Armed Takeover in Oregon: Is the Meat Industry Above the Law?


Two members of the meat industry--cattle ranchers in Oregon--are convicted of arson after torching a federal wildlife refuge to allegedly cover up their illegal slaughter of deer on the federal land. And now that they're going to prison for their crime, other meat producers are up in arms--literally. Fellow ranchers, wielding an arsenal of firearms, have now forcefully occupied a federal building on the wildlife refuge.

Just what are they upset about? As their spokesperson Ammon Bundy noted, "They are continuing to expand the refuge at the expense of the ranchers." Ammon is the son of Cliven Bundy, who last year staged his own armed struggle against the government when he was illegally grazing his cattle on federal land, during which he infamously suggested that blacks may have been better off as slaves than today.

That these ranchers consider federal land set aside to protect vulnerable wildlife's habitat to be their own shows just how entitled many in this industry perceive themselves. In fact, as detailed in "Welfare Ranching: The Subsidized Destruction of the American West", Western cattle ranchers have a long history of being subsidized to conduct their commercial agribusiness on public lands.
But the routine federal handouts Western ranchers get, and even their armed siege presently under way in Oregon, are hardly the only times meat industry representatives have declared themselves above the law.

In fact, meat industry lobbyists have successfully passed legislation in most American states exempting "customary agricultural practices" from state anti-cruelty codes. In other words, acts of cruelty that could get you thrown in jail if the victim were a dog--like cutting off their genitals without pain relief--are perfectly legal when the victim is a calf or pig and the perpetrator is a cattle rancher. (Castration without pain relief is standard in the beef and pork industries.)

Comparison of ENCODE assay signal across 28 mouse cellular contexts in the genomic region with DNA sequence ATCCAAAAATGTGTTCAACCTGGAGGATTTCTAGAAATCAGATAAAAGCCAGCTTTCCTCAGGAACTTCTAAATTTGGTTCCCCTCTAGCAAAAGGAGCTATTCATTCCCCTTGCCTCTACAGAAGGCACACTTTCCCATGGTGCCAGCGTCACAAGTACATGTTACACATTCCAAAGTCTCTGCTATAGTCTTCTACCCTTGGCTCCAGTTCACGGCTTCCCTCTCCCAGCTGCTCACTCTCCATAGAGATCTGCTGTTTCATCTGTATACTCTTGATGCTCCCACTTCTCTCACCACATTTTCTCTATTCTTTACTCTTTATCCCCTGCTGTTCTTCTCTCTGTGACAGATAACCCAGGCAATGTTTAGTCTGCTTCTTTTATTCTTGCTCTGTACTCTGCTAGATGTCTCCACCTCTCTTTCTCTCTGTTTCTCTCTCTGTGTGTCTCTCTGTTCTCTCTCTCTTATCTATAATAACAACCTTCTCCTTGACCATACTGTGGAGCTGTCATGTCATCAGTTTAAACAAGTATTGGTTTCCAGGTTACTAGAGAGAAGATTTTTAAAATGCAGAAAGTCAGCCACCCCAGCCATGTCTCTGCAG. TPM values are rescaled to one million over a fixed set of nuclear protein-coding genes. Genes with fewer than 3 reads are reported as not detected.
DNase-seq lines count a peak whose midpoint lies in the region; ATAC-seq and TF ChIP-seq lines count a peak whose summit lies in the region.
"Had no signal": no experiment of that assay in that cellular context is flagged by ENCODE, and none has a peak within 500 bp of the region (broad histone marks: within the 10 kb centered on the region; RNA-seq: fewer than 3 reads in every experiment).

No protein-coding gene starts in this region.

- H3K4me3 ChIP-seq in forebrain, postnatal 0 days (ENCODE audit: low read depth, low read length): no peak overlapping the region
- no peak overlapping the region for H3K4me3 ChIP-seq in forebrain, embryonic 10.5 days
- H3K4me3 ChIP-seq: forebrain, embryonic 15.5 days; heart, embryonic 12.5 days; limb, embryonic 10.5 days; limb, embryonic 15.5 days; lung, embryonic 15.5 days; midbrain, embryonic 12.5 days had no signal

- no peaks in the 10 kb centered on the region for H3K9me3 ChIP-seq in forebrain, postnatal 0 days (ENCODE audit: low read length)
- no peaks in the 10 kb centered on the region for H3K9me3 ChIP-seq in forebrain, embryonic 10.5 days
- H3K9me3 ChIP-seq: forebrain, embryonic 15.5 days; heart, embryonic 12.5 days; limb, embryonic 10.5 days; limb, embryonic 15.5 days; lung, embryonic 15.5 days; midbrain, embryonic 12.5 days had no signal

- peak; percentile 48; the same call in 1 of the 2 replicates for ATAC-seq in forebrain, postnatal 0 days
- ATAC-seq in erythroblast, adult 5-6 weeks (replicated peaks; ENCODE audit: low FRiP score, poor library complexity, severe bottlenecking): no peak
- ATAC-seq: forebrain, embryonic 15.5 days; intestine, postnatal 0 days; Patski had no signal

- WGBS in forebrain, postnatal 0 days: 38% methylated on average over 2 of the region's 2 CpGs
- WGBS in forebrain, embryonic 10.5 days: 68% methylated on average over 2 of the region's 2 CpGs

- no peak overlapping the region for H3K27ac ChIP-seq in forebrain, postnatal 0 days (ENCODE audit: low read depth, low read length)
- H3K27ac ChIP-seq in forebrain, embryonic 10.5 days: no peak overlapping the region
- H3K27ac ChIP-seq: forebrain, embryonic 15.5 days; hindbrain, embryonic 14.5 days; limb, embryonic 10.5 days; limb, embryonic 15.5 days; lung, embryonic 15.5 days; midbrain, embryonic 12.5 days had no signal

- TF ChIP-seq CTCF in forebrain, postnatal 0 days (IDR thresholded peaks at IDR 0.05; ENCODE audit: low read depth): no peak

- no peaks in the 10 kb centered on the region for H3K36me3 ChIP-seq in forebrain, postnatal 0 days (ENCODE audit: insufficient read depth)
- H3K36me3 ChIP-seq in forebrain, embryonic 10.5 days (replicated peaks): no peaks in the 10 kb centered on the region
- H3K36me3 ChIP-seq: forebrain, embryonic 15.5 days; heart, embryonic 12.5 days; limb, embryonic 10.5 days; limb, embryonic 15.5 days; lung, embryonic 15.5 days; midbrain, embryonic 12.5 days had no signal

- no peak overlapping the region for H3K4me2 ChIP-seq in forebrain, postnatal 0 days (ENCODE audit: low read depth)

As well, the animal ag lobby has successfully passed ag-gag laws in numerous states which make it a crime to be a whistleblower at a factory farm or slaughterhouse. One woman in Utah was even arrested simply for videotaping a slaughter plant's abusive activities from a public sidewalk.

Another special privilege the meat industry expects? So-called "right to farm" laws which really are more aptly known as "right to harm," as they seek to block lawmakers and voters from passing any rules--environmental, public health, or otherwise--on how farmers and ranchers conduct their agribusinesses.

And this is only a very partial list of the ways in which the meat industry typically views itself as deserving special exemptions from basic societal laws. The industry wants no rules whatsoever, all the while receiving billions of dollars of subsidies from the federal government it. The hypocrisy is truly stunning, especially for an industry that's so typically disdainful of "socialism."

So viewed in this context, it becomes clearer perhaps why those waging the armed siege taking place in Oregon right now don't view themselves as terrorists. Rather, above-the-law is simply the way the meat industry is accustomed to operating in our country.